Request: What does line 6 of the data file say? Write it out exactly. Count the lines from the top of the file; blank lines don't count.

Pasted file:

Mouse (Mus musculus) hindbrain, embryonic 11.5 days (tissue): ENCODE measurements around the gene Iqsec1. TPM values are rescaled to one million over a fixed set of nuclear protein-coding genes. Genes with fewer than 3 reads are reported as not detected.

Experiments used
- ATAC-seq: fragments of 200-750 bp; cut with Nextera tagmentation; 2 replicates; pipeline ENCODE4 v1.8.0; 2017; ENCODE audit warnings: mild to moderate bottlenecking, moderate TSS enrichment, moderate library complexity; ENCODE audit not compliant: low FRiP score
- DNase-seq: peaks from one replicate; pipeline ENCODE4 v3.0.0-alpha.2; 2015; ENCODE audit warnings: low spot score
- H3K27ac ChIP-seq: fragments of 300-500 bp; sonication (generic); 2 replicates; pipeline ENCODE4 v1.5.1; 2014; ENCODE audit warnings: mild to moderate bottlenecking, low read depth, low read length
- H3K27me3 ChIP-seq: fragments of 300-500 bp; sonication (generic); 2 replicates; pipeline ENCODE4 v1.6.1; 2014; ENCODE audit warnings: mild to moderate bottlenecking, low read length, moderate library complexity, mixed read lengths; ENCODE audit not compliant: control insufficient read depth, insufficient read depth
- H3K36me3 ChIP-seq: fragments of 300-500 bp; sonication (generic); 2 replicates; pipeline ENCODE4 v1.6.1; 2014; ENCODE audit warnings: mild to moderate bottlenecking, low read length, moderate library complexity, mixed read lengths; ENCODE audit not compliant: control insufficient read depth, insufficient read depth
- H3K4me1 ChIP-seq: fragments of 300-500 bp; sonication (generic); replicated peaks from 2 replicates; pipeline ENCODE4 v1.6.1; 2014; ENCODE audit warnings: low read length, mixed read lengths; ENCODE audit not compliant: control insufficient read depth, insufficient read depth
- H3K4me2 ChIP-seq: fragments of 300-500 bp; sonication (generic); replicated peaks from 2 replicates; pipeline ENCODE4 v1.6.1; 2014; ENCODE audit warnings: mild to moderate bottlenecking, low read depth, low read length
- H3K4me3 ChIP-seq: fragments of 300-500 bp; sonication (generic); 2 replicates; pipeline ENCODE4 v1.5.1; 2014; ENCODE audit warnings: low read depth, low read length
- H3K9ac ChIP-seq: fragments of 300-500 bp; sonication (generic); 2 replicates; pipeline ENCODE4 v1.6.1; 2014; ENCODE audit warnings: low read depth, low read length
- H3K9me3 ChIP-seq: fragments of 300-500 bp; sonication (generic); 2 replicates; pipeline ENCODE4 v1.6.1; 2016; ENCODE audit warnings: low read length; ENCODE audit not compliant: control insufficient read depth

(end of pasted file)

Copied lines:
- H3K27me3 ChIP-seq: fragments of 300-500 bp; sonication (generic); 2 replicates; pipeline ENCODE4 v1.6.1; 2014; ENCODE audit warnings: mild to moderate bottlenecking, low read length, moderate library complexity, mixed read lengths; ENCODE audit not compliant: control insufficient read depth, insufficient read depth